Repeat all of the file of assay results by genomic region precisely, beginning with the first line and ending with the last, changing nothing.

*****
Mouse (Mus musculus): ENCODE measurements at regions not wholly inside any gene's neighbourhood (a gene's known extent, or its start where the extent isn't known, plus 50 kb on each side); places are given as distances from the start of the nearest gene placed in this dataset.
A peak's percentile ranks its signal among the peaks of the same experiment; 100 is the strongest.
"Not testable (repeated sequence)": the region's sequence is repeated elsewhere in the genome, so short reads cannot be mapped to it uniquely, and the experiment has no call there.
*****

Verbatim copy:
Mouse (Mus musculus): ENCODE measurements at regions not wholly inside any gene's neighbourhood (a gene's known extent, or its start where the extent isn't known, plus 50 kb on each side); places are given as distances from the start of the nearest gene placed in this dataset.
A peak's percentile ranks its signal among the peaks of the same experiment; 100 is the strongest.
"Not testable (repeated sequence)": the region's sequence is repeated elsewhere in the genome, so short reads cannot be mapped to it uniquely, and the experiment has no call there.